A Boy and His Dog: Tyr and Fenris

There’s a good chance you may not have heard of Tyr.

At the same time, we all acknowledge His day, once a week.

Yup, as surely as Odin/Wotan gets Wednesday, and Thor gets Thursday, Tyr’s day is Tuesday, which shows how important He was in Pre-Christian Europe.

In fact, at one point, He may have been more significant than the All-Father, Odin.

However, by the time of the Prose Edda, written by Snorri Sturluson in the 13th century C.E., Tyr had waned in significance; He was a still a God of Law, but He shared the role of God of War with His Brother, Thor.

So how do you spot a Tyr?

Etching by Lorenz Frølich (1895)

Quite simple: He’s missing his right hand. And that’s the topic of this story. But first, we need to take a look at Asgard’s favorite foil, the trickster-God Loki…


Loki had two significant lovers: Sigyn (Norse for “Victorious Female Companion”) and the Giantess/Witch Angrboda (Norse for “She-Who-Offers-Sorrow”).

(I will leave His equine dalliance out of this discussion)

He had three children with Angrboda:

Hel, half dead on one side of Her body, made Queen of the Nine Realms of the Underworld.

Jörmungandr, the World Serpent, who encircles Midgard.

And Fenris, or Fenrir-Wolf, the Fearsome Beast who the Gods took home to raise in Asgard…


Only one of the Gods dared feed the growing Beast, and that was Tyr.

Tyr the Brave.

Tyr the Just.

Maybe that’s why the Wolf trusted the God. Alone, among the Aesir of Asgard, Tyr was Just.

It would prove fateful for both of them.


The Prophecies were clear – Fenris would bring woe to the Gods.

And so, they formed a plan…

The had skillful Dwarves forge three fetters. The first was Leyding, and it was strong.

The second was Dromi, and it was twice as strong as Leyding.

The third was Gleipnir, and it looked like a silken ribbon.

First, the Gods taunted the Wolf; They said that he could prove his Might and Fame if he could break Leyding.

Fenris agreed, and They bound him.

It took a great effort, but the Beast loosened the chains called Leyding.

Again, the Gods provoked the Wolf; They said true Glory would be his if he could loosen the chains of Dromi.

Fenris agreed, and they bound him.

It took an even greater effort, but the Beast loosened the chains called Dromi.

A third time, the Gods goaded the Great Wolf; he would be renowned if only he could loosen the bonds of Gleipnir.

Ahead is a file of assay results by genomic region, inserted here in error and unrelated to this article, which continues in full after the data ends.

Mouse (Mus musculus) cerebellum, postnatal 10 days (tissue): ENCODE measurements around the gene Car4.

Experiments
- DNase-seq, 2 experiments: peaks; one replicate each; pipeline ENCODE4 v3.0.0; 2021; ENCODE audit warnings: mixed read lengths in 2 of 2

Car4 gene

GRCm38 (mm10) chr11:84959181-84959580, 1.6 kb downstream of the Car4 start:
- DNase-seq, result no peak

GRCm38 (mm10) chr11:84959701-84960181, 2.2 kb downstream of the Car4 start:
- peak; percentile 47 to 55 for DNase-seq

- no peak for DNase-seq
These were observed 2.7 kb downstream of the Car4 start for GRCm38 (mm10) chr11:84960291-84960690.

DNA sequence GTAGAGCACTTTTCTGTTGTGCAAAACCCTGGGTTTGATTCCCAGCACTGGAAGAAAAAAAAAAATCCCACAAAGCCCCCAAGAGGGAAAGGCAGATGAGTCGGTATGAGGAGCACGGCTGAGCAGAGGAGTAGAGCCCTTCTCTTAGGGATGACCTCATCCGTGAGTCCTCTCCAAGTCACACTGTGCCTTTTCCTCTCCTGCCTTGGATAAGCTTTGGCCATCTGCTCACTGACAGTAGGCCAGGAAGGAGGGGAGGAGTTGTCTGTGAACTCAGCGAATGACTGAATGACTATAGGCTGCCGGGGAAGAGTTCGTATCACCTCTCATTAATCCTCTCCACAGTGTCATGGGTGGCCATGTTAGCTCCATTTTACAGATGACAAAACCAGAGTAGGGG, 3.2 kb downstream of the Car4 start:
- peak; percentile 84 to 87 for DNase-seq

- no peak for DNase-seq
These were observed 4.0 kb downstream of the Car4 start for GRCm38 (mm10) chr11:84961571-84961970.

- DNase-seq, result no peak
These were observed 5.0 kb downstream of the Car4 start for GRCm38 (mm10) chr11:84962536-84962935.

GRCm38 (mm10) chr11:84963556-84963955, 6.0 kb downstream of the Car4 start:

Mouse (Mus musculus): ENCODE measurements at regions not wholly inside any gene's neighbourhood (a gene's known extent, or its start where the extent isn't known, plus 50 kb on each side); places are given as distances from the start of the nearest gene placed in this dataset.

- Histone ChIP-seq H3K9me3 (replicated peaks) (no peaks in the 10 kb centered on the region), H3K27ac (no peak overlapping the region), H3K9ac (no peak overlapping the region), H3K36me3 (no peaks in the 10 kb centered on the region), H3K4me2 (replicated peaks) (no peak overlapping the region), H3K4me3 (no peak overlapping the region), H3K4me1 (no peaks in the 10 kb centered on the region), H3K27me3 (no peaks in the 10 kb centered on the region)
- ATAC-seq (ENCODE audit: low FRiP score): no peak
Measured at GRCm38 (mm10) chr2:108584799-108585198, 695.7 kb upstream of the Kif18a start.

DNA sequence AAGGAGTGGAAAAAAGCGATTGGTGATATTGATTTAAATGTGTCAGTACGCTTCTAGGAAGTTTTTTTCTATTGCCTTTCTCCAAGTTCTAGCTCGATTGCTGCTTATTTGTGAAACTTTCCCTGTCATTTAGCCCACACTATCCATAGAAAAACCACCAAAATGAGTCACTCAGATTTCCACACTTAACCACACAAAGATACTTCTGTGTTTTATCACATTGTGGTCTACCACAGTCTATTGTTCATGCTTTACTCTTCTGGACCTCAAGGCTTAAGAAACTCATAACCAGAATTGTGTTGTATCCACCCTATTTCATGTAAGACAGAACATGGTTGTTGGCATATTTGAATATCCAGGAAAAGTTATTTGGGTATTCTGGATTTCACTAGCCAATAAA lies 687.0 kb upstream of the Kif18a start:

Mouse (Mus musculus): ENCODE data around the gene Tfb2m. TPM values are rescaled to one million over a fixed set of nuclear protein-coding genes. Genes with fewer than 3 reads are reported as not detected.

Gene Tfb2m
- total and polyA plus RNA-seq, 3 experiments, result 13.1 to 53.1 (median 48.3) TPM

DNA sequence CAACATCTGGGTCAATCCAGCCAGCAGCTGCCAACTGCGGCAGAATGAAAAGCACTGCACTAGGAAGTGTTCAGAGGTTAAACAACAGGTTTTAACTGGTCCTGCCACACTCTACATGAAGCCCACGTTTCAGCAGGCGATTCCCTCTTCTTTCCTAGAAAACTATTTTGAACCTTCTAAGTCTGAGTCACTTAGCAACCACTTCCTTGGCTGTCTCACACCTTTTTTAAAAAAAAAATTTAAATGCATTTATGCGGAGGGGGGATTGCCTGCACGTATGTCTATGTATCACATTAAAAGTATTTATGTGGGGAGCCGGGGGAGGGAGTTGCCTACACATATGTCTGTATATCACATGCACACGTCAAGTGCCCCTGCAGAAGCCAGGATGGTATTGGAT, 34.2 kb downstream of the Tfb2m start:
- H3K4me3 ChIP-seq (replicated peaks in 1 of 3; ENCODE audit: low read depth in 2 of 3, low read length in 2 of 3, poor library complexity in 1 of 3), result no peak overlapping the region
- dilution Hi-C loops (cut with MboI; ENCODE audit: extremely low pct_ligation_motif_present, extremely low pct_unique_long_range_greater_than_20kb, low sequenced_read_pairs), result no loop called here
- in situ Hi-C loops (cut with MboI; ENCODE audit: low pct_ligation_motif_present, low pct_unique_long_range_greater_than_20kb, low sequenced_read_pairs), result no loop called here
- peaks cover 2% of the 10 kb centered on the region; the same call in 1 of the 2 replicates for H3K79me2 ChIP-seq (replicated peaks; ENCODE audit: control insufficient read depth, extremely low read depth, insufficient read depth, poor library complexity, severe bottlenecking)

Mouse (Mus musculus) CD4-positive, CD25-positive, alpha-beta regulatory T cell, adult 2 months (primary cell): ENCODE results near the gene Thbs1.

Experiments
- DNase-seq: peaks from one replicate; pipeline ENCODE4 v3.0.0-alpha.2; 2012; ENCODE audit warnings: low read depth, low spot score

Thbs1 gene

Fenris laughed at their dare; what challenge could a silken ribbon pose? What Glory could be found in succeeding in such a trivial matter?

Still, the Gods tempted him with Songs of Glory.

The Wolf suspected a trap…


How often have you heard a cat’s footfall?

How often have you seen the beard of a woman?

Have you over come across the roots of a mountain?

The nerves of a bear?

How about the breath of a fish?

Or the spittle of a bird?

All of these items went into making Gleipnir, and that’s that why they’re so hard to find…

All used to make the silken ribbon that would prove unbreakable until the End of Days…


Fenris made a deal:

“I don’t trust you guys, so I’ll make a pact: if one of You places Your hand in my mouth, I’ll play Your game.”

All of the Gods backed out.

Save one.

The one God who Fenris trusted over them All.


Tyr the Just.

Tyr-migration period
Drawing of Swedish golden jewelry, from the Migration Period (4th-6th C.E.)


At the End of Days, Fenrir-Wolf will break loose the bonds of Gleipnir.

At Ragnarök, the Twilight of the Gods, he will devour Odin, the All-Father.

He will, however, not slay Tyr (that dubious honor goes to Garm, Hel’s guard dog).

He and Tyr finished their business eons earlier, when the Gods betrayed Fenris by binding him in the unbreakable Gleipnir.

And Fenris, true to his intent, bit down on the hand that fed him…

Týr sacrifices his arm to Fenrir, John Bauer (1911)


So now you know all about Tyr, and more importantly how to spot him.

And you know about Fenrir-Wolf, and why he rages against the Gods of Asgard, who tricked and betrayed him.

So, cry no tears for Odin and his children at Ragnarök.

But instead, remember the honest sacrifice of Tyr, who suffered for his brothers and sisters.

Tyr, the Just.

Tyr, the one armed.

And remember Fenris,

For the Wolf is always at the door…

Odin and Fenris, Dorothy Hardy (1909)


Suggested Reading:

Mythcrafts’ page with academic and pop culture links to Norse Mythology.

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